There are specific elements you need to include to ignite your email content.
The last post I talked about >>> Crafting Great Email Subject Lines.
This is your subscriber’s first decision point.
Will they open your email?
If your email subject line does its job they are in.
Now you need to ignite your email content with the five elements I talk about below.
But before you add these elements, there is one vital concept you need to keep in mind.
Write Like You Are Talking to A Friend Over Coffee
Talk to your reader as if you are emailing a friend. Remember that you are talking to one individual, not the entire email list.
Refer to your subscriber the singular form. Write in the second person using “you” “your” “yours”.
Don’t use lines like hello everyone, or write as if you are speaking to more than one person.
Your subscriber wants to feel like you are talking to them, and only them, not a host of unknown others.
This increases personalization, makes your subscriber feel valued.
1. Decide what is the most important thing you want to communicate to your reader.
“First, determine the purpose of your e-mail and the intended result.”
2. Use your logo and a personal picture.
Use of a well-designed logo and a good image of you clearly identifies you.
This takes the analogy of talking with a friend over coffee to higher ground. Now they can create a picture of you that goes along with the conversation they are having with you.
It associates your brand with them.
This enhances your know, like and trust factor. The three most important elements for creating that buy decision in your reader.
The logo should definitely go at the top of the page.
Where you’re image goes is more controversial but near your signature line, or as part of your signature line is best.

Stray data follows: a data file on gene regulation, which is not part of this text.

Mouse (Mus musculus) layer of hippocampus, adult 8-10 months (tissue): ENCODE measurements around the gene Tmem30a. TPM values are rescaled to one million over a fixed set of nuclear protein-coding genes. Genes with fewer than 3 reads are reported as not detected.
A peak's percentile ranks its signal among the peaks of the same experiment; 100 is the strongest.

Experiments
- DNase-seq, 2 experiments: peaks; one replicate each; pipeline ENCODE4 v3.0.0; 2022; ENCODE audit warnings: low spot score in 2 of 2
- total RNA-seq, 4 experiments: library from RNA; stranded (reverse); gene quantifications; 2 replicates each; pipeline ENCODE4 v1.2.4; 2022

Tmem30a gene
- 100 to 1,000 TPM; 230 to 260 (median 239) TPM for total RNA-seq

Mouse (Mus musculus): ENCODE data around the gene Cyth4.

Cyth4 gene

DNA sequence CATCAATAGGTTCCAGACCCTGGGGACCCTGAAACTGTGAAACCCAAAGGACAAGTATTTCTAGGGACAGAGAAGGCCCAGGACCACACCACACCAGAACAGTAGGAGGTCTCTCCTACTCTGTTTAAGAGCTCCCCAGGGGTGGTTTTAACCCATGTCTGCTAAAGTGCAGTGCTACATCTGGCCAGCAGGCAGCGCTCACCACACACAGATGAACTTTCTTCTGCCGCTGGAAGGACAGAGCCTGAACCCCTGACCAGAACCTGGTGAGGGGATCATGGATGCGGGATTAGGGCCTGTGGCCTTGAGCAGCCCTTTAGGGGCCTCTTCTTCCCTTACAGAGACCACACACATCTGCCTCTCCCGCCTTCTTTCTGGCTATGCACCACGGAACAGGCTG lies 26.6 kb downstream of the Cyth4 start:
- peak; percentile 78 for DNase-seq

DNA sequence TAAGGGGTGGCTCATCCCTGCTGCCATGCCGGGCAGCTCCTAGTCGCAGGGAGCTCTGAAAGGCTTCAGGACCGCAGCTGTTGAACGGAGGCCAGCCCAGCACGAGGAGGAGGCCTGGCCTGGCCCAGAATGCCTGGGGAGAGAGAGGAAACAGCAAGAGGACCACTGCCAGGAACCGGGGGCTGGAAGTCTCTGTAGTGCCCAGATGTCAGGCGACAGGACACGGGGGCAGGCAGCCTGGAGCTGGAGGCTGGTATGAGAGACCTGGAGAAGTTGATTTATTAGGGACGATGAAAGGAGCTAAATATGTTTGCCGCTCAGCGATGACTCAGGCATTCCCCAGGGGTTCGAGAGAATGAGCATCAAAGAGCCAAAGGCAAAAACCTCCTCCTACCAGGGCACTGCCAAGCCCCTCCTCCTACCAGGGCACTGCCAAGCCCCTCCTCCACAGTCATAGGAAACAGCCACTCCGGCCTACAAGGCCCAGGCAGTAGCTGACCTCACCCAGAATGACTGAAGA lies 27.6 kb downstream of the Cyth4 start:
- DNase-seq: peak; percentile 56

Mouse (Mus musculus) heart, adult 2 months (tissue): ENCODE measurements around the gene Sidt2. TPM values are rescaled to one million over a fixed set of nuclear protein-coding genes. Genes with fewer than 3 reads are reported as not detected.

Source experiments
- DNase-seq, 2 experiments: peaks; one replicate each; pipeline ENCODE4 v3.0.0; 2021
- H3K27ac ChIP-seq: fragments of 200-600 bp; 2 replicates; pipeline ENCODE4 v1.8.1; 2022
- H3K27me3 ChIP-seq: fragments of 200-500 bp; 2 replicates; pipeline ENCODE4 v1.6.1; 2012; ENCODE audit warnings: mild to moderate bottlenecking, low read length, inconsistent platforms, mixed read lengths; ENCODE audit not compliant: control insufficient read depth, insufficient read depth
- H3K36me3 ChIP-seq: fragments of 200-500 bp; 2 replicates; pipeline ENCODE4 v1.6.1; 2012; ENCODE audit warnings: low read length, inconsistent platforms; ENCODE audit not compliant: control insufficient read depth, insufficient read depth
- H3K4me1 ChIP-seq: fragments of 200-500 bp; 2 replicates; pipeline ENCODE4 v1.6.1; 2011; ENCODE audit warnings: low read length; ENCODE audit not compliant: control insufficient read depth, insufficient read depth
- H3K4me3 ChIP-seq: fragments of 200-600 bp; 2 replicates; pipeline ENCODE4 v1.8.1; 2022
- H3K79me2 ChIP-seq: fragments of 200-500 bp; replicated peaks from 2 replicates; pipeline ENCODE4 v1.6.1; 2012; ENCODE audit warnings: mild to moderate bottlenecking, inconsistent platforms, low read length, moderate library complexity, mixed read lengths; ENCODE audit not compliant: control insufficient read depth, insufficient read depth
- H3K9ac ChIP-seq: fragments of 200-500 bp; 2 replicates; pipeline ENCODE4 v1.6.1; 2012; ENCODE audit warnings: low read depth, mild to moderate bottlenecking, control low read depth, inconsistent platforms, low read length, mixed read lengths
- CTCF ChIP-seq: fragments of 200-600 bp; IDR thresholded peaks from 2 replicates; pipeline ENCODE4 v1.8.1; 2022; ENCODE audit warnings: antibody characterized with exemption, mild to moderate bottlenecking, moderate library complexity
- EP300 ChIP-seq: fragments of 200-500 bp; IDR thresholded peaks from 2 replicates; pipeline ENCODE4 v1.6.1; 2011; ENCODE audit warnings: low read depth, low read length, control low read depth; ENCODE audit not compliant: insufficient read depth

If you don’t have a logo you can get one created for you for a very reasonable price at >>> Fiverr.
3. Don’t be afraid to use images to ignite your email content.
You’ve heard the expression, a picture is worth a thousand words. That’s truer now than ever. Images make your content sparkle.
But don’t use too many of them.
Also from the same article:
We found that — with some industry-specific exceptions — emails with three or fewer images and approximately 20 lines of text result in the highest click-through rates from email subscribers.
What’s the best place for your images?
Get Response suggests the best formula based on their research.
4. Call to Action
If you identified your purpose and intent before you started writing your email then you know what your call to action has to be. Because the call to action is about your purpose and intent.
What do you want your reader to do with your content?
You want them to click your call to action.
You want to make that call to action specific, concise, and clear.
One of the suggestions I saw during my research was to use a call to action button to make the most important part of your email clearly standout from the surrounding text.
This got me curious. Could I do this with my autoresponder?
So off I went to Get Response and was delighted to find that I could add a call to action button.
Below is a before and after example. You can clearly see the difference. This is an actual email I sent out to my readers.
I think you agree the result is dramatic.
Still curious I looked through some of my latest emails. Almost no one is doing this.
Here is one example I found.
Pretty clear what the call to action is.
Because I am still curious. (You know what killed the cat?)
I’ve created this easy little poll.
5. Close with a question.
Now it’s time to invite your reader to respond to you in some way.
This question is so important to help build a relationship with your reader.
The question should relate to the content of the email.
Your goal is to get feedback.
I used this line after my email sending people to my article on crafting great subject lines.
What is your biggest challenge in crafting great email subject lines?
I used this question after I created a resource page for my readers. I wanted to know if there was anything other information that would like to see on the page.
Is there some other information you would like to see on this page?
Both lines elicited responses.
This gave me an opportunity to talk directly to my reader and build that precious relationship.
How many of the 5 elements do you use to ignite your email content?
© Nicholas Grimshawe.
My Sponsor for this post is Get Response. I love their technology especial this unique feature.